Flooding is expected in Dorset villages as the water level rises more than 100 metres above sea level.

According to the Environment Agency, the water level at the Kingston Russell borehole, which is in the west Dorset area, has risen to 117.11 metres above sea level.

As a result, flooding to properties from groundwater in the South Winterbourne Valley is now expected and the winterbourne, a stream which only flows after wet weather, will remain high for several days.

Nearby homeowners should ensure that pumps are operational and that other precautions such as airbrick covers, and flood boards are in place.

The Environment Agency also suggests that people should avoid driving through flood water as the bow wave will cause properties to flood and seriously damage the vehicles engine

If there is no alternative advice is to drive very slowly to minimise damage.

Further rainfall is expected at the beginning of next week which will keep water levels high.

A high-pressure system may bring a brief respite from flooding from about the November 15, which may provide an opportunity to replenish any property level resilience measures.

Villages in the flood warning area include Kingston Russell, Winterbourne Abbas, Winterbourne Steepleton, Martinstown or Winterbourne St Martin, Winterbourne Monkton, Winterbourne Herringston and Winterbourne Came.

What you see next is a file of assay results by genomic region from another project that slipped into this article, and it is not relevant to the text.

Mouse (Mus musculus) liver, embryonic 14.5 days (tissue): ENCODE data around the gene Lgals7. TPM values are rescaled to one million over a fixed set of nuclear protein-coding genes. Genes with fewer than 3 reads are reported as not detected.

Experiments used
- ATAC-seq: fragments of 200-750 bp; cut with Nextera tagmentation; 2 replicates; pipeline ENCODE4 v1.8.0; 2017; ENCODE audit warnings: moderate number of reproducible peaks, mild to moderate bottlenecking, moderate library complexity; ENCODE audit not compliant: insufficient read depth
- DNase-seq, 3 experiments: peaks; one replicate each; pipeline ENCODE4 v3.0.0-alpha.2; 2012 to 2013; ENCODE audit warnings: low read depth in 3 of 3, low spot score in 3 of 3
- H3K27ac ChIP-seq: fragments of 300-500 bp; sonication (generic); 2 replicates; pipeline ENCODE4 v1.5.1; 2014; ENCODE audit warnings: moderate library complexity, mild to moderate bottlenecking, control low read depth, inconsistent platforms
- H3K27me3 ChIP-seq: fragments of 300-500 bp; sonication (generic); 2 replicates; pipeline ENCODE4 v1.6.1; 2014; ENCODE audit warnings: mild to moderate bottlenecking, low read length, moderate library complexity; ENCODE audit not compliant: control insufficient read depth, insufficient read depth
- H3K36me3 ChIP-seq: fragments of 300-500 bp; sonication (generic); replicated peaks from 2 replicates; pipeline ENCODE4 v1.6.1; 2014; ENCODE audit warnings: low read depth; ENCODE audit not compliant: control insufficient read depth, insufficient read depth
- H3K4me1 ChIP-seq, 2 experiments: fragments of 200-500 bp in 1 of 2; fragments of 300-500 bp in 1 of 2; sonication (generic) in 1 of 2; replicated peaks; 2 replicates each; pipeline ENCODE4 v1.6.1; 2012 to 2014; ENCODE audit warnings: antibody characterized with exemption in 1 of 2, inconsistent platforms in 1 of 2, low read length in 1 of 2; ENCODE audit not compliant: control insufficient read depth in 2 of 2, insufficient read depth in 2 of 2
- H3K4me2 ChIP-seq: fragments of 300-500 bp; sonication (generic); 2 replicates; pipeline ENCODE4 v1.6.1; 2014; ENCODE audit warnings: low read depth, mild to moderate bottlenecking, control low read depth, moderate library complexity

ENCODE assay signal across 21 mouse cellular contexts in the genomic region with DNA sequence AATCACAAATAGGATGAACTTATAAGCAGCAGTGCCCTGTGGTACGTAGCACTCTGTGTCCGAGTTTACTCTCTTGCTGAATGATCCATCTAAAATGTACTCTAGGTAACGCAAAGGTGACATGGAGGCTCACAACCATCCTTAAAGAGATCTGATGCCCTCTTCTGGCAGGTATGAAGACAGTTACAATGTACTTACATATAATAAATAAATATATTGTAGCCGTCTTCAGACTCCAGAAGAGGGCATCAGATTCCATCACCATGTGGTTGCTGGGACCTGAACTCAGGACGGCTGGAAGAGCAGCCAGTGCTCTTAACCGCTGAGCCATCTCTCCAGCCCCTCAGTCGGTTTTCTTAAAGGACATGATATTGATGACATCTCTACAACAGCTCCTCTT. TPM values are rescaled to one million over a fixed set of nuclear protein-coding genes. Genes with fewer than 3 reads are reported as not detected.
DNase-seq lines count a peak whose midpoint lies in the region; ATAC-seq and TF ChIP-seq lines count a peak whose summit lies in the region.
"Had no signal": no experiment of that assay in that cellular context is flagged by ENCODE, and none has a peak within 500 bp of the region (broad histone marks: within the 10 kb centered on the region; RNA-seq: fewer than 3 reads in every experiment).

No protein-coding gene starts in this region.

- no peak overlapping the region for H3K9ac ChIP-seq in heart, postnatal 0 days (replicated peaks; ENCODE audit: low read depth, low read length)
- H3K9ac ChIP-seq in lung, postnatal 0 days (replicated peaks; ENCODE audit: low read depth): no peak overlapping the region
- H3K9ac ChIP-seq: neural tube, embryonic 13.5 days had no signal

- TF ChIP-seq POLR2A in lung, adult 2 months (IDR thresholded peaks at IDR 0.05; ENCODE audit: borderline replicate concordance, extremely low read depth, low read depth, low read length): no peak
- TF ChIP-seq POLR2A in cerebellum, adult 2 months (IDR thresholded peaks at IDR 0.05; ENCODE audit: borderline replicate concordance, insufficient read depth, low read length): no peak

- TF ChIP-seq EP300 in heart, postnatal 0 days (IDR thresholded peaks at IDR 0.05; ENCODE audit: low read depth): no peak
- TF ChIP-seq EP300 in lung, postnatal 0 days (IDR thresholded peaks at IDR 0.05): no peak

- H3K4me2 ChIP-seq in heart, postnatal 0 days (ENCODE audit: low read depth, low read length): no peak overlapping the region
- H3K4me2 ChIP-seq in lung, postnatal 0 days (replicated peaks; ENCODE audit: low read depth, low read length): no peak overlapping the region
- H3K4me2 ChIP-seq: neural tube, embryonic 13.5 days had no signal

Elsewhere in Dorset, groundwater flood alerts have also been issued following the levels rising at the Kingston Russell borehole.

This includes areas such as: Bridport, Chideock, Martinstown, Milborne St. Andrew, Nottington, Piddlehinton, Piddletrenthide, Upwey, Winterborne Abbas, Winterborne Kingston, Winterborne Steepleton, Winterborne Stickland, Winterborne Whitechurch and Winterborne Zelston.

The Environment Agency expressed that more westerly communities on the Chalk in Dorset, including those along the South Winterbourne Valley, Beaminster and Hooke will start to experience issues with septic tanks and roads may become flooded.

Levels are expected to continue rising until at least the end of next week.

If you have property flood resilience measures such as pumps, air brick covers or flood barriers, you should consider putting them in place now.